Changing sea levels in the English Channel

Here are a couple of insights into the Celtic Books.

Marshes south of Albany

Origins 8:15
In the South, below the white lands of Albany, there were marshes.

I’ve scratched my head a lot over this statement in the Kolbrin, since I live in southern England and there aren’t any significant marshes. Albion (Ancient Greek: Ἀλβίων) is the oldest known name for the island of Great Britain, ‘Alban’ in Welsh, so that’s where ‘Albany’ comes from - no problem there. But south of Albany there are no marshes.

Last week, I happened to watch a TV Open University documentary series called ‘Landscape Mysteries’ presented by the zoologist and broadcaster Professor Aubrey Manning. In his episode ‘Secrets of the Flood’ he investigates the Solent, the southern strip of sea dividing the Isle of Wight from mainland Britain. Recently, divers and archaeologists have found a lot of evidence of ancient human occupation on the seabed of the Solent. They began by combing the seabed at low tide, then sent divers out into deeper water. The further out to sea they dived, the more ancient the evidence they found. Not only have they discovered that sea levels there have risen considerably over the past 8,000 years; seabed-core samples they have taken show that for much of that 8,000 years, the area of the Solent and all along the southern coast was not sea at all, but marshland.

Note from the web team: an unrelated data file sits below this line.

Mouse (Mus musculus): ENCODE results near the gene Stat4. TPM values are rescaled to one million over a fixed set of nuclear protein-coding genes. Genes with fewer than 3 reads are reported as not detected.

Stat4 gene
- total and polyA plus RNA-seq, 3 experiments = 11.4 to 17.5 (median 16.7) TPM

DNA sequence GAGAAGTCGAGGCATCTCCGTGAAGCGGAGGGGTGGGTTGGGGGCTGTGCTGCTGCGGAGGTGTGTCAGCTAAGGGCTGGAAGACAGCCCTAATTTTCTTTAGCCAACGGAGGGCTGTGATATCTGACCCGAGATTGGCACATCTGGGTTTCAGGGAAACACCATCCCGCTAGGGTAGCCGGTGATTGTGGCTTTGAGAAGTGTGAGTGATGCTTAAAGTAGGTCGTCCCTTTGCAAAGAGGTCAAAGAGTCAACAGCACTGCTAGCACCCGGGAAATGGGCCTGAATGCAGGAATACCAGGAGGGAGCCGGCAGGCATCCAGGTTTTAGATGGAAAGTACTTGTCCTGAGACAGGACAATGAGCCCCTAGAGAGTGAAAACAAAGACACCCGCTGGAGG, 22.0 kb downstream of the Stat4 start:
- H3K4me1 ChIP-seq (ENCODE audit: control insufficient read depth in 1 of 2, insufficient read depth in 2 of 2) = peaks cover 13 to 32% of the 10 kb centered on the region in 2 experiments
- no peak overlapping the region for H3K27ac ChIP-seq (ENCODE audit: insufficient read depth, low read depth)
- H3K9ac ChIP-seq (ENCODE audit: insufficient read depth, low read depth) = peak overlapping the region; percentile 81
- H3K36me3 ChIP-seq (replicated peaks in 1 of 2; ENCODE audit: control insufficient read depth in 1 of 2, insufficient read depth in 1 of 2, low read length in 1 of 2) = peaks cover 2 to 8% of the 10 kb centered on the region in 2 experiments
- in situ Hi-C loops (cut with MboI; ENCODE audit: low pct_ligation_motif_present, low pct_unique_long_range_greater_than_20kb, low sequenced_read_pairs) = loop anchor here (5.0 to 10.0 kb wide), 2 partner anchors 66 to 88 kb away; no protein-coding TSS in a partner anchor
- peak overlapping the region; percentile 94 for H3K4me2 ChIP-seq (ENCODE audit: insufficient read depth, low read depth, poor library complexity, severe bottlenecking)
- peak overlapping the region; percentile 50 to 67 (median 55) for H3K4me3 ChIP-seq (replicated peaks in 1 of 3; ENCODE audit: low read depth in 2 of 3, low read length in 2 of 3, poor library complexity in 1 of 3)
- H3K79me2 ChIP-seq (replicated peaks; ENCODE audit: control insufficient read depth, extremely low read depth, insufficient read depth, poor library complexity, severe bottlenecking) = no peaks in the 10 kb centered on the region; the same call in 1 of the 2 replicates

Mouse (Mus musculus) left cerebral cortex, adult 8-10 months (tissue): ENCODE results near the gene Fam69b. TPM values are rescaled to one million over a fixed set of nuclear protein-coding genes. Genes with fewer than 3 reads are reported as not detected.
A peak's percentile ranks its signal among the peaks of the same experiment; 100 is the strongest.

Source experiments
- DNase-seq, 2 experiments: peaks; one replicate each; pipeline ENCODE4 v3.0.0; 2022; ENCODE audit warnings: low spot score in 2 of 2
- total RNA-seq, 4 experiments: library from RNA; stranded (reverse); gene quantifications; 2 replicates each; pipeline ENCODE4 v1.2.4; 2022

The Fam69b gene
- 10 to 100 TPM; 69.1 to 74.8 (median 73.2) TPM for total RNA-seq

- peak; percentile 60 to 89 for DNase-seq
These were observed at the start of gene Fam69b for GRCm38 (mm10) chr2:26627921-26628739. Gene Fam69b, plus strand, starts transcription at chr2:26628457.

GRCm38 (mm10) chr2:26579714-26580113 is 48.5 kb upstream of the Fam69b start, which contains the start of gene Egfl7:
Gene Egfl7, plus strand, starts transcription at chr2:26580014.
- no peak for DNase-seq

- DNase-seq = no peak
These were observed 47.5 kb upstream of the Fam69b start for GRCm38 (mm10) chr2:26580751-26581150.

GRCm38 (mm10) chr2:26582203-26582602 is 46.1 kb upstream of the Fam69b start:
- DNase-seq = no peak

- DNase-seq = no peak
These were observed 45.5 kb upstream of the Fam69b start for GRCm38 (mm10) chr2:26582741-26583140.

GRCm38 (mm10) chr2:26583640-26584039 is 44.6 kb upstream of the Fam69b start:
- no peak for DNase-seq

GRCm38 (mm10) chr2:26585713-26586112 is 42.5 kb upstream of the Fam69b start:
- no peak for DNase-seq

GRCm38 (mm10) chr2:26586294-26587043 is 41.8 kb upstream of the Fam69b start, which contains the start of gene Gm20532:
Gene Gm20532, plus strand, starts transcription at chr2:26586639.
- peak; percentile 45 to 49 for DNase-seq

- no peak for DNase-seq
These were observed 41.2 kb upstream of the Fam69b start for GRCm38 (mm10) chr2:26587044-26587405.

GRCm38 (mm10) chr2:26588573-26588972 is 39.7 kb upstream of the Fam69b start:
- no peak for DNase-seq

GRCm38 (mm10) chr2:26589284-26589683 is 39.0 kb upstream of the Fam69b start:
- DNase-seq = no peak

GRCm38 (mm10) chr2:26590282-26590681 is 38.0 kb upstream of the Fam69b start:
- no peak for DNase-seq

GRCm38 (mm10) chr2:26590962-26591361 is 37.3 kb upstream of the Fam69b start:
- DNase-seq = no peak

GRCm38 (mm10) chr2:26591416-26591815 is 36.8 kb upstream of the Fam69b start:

Mount of Lud

Britain Book 5:36

He came shipborne to Rafinia, which is by the Mount of Lud, against Ardmoal.

Also connected to changing sea levels is another name I believe I’ve tracked down - the Mount of Lud. I’ve already established (see Joseph of Arimathea’s sea-route) that Rafinia was Richborough near Sandwich in Kent. However, I’ve only ever heard the name ‘Lud’ in connection with London (Ludgate), and if you look at a map, London cannot be described as ‘by’/beside Rafinia, which is way out to the east in Kent.

Graham Robb says in his book The Ancient Paths: discovering the lost map of Celtic Europe that a suburb of the French harbour of Dunkirk on the English Channel was once a tidal island called Lugdunum, sharing its name with Laon, Leiden, Loudun, Lyon and perhaps London. The name means ‘fortress of Lugh’, the Celtic god of light. It is thought to have been an international trading post like St Michael’s Mount in Cornwall. If you look at a map, you’ll see that Dunkirk is very near Richborough/Sandwich and can be described as ‘by’ it.

VERY interesting leads Yvonne.